The heavy lifting involved in any DIY big-game hunt seems to come when an animal is down, and taken literally, it does. However the metaphorical heavy lifting starts the moment you say, "Screw it, I'm going." Once committed to an out-of-state trip, the reality of making it happen hits home.
There are a bevy of different pieces of the puzzle that need to come together to make a trip work. Fortunately, quite a few of them can be handled right now. Or at least you can start on them and hope to finish up once you hit the mountains, the sage flats, or whatever river-bottom you end up sneaking through.
These aspects of the pre-hunt planning are huge and should not be overlooked. There is no better way to not enjoy a hunt then to go ill-prepared. To take advantage of the expensive tag you're sure to buy and the valuable PTO you're likely to burn, follow these 10 steps during your pre-hunt planning.
So you've done all of this work, figured out where you'll stay and where you'll hunt, and everything is going swimmingly. Then you show up to your honey-hole and there are hunters everywhere. This happens, and it sucks. I've been there, which is why I always have at least one back-up spot, usually more.
Plan A might look great on paper, but once you get there it just isn't. Too much pressure, not enough animals, different terrain than you planned on, whatever. Have a seamless Plan B and get after it. You do not want to waste valuable time trying to find a new spot on the fly.
On that note, I know most bowhunters get sick of hearing this from ultra-marathon-running chest thumpers, but if you're not willing to get into shape before a hunt
you might want to skip it. This goes for mountain goat hunts, elk hunts, and even whitetail hunts. Being able to hike an extra mile and feel good while doing it, is often the difference between enjoying a hunt or hating it.
You don't need to be able to be able to run up a mountain with a moose quarter on your shoulders, but you should be able to hike all day with a reasonable daypack and your hunting gear. Spend a few days each week leading up to your hunt walking, jogging, biking or doing something that gets your heart rate up and your body in the groove it'll need on a DIY trip. You will never regret it.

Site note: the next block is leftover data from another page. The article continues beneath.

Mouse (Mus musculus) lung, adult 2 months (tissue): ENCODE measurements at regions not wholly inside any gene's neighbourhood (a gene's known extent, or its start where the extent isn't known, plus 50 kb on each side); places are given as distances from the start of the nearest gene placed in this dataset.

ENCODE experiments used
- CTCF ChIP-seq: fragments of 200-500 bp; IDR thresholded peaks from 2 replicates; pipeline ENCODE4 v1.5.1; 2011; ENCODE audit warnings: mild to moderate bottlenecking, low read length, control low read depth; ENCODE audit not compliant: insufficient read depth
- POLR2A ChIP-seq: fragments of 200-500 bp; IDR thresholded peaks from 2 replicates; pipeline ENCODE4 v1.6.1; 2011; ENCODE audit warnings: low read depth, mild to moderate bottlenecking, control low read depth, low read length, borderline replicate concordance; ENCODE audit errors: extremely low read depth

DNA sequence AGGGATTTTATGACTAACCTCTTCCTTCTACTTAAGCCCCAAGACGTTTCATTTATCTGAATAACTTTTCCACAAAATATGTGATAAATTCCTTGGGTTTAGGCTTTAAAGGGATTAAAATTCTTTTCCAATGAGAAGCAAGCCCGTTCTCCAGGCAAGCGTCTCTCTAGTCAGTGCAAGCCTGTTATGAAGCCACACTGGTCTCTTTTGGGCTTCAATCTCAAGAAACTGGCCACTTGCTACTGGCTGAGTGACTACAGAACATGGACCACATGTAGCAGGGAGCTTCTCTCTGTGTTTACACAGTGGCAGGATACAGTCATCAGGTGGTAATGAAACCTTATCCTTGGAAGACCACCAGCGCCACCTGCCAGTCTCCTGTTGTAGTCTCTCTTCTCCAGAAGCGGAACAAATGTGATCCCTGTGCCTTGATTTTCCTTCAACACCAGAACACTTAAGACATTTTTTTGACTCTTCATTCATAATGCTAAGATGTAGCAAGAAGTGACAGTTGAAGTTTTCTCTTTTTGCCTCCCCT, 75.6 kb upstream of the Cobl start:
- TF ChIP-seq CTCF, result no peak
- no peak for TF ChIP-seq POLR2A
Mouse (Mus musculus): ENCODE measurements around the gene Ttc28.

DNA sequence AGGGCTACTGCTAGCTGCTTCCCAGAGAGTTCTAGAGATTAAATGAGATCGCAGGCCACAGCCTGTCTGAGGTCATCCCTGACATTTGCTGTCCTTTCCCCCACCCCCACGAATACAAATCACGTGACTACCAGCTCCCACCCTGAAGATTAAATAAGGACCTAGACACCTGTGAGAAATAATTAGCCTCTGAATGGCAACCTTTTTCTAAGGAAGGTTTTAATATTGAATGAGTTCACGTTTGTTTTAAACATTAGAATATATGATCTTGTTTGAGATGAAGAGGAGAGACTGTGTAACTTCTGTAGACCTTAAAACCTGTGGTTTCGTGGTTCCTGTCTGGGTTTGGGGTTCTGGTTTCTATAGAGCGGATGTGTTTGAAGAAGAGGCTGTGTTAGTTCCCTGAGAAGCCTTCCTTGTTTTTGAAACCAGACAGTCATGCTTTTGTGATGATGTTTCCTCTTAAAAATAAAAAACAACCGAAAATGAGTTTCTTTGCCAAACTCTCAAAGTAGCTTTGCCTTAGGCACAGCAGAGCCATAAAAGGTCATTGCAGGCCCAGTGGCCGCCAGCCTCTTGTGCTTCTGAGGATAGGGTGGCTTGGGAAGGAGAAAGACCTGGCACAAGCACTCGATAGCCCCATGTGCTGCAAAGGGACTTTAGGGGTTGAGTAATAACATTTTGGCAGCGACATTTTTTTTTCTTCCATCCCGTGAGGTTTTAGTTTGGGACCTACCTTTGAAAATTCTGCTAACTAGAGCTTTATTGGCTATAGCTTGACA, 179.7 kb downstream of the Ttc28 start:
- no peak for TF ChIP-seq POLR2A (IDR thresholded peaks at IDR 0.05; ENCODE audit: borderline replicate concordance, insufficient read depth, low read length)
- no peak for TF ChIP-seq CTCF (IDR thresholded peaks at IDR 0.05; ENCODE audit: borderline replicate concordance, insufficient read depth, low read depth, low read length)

Home Away From Home
When you've settled on your hunting spot, you need to figure out where to stay. I'm a camper at heart, and will choose that route every time. It's easy, and if you do it right, very comfortable. If you're not into the tent route, you'll need to find a motel or some other place to stay. You might luck out and run into a relative who has a place for you to crash, but don't count on that.
Also, staying with a friend's cousin's brother might be an option, but most of the time that situation is awkward and not all that enjoyable. This leads back to my reasoning for camping — I like being in control of my home away from home, and I like it when it's cheap. It's also nice to be able to walk right out of camp and hunt, which can happen in a lot of different places but rarely occurs when you're in a motel.
Once you get your game out, the next step is to figure out what to do with it
. If you're not into butchering animals yourself, it'll be necessary to find a butcher shop nearby. This requires nothing more than a Google search most of the time, but pay attention to hours of operation and exactly what the butcher will do for you.
If the local butcher shop closes all weekend and you arrow a big muley on Friday night, you might be out of luck. If cutting a critter up yourself doesn't scare you, figure out ahead of time where you can get ice and if necessary, extra coolers. Last fall a hunting buddy and I doubled up on public-land bucks in Nebraska and we ended up buying out the only coolers we could find in the nearest town. It was a good problem to have, but something I should have planned better for better.
A Pack-Out Plan
Getting in better shape goes hand in hand with ease-in-packing out an animal. Knowing how to quarter an animal in the field or the best way to get it out whole will go a long way toward not hating every second of the task. Elk and moose hunters get this, but it seems that traveling mule deer and whitetail hunters sometimes overlook it. Planning for a pack out is especially important if you're going on a solo trip, which is something I do every year.